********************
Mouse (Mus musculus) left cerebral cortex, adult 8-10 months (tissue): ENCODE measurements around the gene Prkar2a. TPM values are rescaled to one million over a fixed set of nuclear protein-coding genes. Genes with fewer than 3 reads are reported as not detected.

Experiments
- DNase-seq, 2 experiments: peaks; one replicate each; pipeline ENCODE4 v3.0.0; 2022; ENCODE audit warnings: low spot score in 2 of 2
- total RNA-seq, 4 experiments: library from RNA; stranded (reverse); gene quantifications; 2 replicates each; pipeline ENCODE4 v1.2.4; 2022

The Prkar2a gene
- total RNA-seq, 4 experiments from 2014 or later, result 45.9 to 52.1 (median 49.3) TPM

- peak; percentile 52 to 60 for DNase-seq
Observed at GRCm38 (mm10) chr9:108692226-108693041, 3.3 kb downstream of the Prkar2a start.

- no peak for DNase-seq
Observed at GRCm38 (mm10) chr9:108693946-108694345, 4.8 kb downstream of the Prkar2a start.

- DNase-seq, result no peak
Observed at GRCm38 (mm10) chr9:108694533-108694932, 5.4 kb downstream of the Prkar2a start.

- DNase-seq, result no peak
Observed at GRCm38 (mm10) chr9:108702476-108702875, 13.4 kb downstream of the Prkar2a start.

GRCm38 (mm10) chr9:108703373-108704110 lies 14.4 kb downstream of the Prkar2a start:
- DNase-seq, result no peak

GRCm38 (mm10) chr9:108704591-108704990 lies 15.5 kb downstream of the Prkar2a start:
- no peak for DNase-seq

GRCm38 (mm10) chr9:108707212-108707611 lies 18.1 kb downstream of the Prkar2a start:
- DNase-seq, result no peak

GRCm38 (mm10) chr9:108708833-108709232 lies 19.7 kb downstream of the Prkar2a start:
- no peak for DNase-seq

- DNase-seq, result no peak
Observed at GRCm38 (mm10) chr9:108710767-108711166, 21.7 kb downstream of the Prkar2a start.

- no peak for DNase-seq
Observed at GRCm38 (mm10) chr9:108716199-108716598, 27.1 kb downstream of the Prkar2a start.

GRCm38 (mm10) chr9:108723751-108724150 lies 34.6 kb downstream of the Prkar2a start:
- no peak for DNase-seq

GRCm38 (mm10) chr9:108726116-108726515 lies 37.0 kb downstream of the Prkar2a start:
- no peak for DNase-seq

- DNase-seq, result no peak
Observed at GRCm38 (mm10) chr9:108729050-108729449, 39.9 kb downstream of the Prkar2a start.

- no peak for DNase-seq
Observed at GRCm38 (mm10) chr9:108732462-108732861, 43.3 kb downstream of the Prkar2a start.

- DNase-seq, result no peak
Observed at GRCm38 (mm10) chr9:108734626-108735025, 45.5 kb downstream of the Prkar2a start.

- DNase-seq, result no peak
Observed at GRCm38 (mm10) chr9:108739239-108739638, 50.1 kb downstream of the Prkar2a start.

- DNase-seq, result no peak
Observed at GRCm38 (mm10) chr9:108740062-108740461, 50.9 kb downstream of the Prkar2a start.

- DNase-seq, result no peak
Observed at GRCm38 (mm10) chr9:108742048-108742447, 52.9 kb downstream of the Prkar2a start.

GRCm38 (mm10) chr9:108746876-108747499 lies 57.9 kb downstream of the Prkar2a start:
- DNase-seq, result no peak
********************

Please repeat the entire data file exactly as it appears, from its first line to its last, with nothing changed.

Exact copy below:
Mouse (Mus musculus) left cerebral cortex, adult 8-10 months (tissue): ENCODE measurements around the gene Prkar2a. TPM values are rescaled to one million over a fixed set of nuclear protein-coding genes. Genes with fewer than 3 reads are reported as not detected.

Experiments
- DNase-seq, 2 experiments: peaks; one replicate each; pipeline ENCODE4 v3.0.0; 2022; ENCODE audit warnings: low spot score in 2 of 2
- total RNA-seq, 4 experiments: library from RNA; stranded (reverse); gene quantifications; 2 replicates each; pipeline ENCODE4 v1.2.4; 2022

The Prkar2a gene
- total RNA-seq, 4 experiments from 2014 or later, result 45.9 to 52.1 (median 49.3) TPM

- peak; percentile 52 to 60 for DNase-seq
Observed at GRCm38 (mm10) chr9:108692226-108693041, 3.3 kb downstream of the Prkar2a start.

- no peak for DNase-seq
Observed at GRCm38 (mm10) chr9:108693946-108694345, 4.8 kb downstream of the Prkar2a start.

- DNase-seq, result no peak
Observed at GRCm38 (mm10) chr9:108694533-108694932, 5.4 kb downstream of the Prkar2a start.

- DNase-seq, result no peak
Observed at GRCm38 (mm10) chr9:108702476-108702875, 13.4 kb downstream of the Prkar2a start.

GRCm38 (mm10) chr9:108703373-108704110 lies 14.4 kb downstream of the Prkar2a start:
- DNase-seq, result no peak

GRCm38 (mm10) chr9:108704591-108704990 lies 15.5 kb downstream of the Prkar2a start:
- no peak for DNase-seq

GRCm38 (mm10) chr9:108707212-108707611 lies 18.1 kb downstream of the Prkar2a start:
- DNase-seq, result no peak

GRCm38 (mm10) chr9:108708833-108709232 lies 19.7 kb downstream of the Prkar2a start:
- no peak for DNase-seq

- DNase-seq, result no peak
Observed at GRCm38 (mm10) chr9:108710767-108711166, 21.7 kb downstream of the Prkar2a start.

- no peak for DNase-seq
Observed at GRCm38 (mm10) chr9:108716199-108716598, 27.1 kb downstream of the Prkar2a start.

GRCm38 (mm10) chr9:108723751-108724150 lies 34.6 kb downstream of the Prkar2a start:
- no peak for DNase-seq

GRCm38 (mm10) chr9:108726116-108726515 lies 37.0 kb downstream of the Prkar2a start:
- no peak for DNase-seq

- DNase-seq, result no peak
Observed at GRCm38 (mm10) chr9:108729050-108729449, 39.9 kb downstream of the Prkar2a start.

- no peak for DNase-seq
Observed at GRCm38 (mm10) chr9:108732462-108732861, 43.3 kb downstream of the Prkar2a start.

- DNase-seq, result no peak
Observed at GRCm38 (mm10) chr9:108734626-108735025, 45.5 kb downstream of the Prkar2a start.

- DNase-seq, result no peak
Observed at GRCm38 (mm10) chr9:108739239-108739638, 50.1 kb downstream of the Prkar2a start.

- DNase-seq, result no peak
Observed at GRCm38 (mm10) chr9:108740062-108740461, 50.9 kb downstream of the Prkar2a start.

- DNase-seq, result no peak
Observed at GRCm38 (mm10) chr9:108742048-108742447, 52.9 kb downstream of the Prkar2a start.

GRCm38 (mm10) chr9:108746876-108747499 lies 57.9 kb downstream of the Prkar2a start:
- DNase-seq, result no peak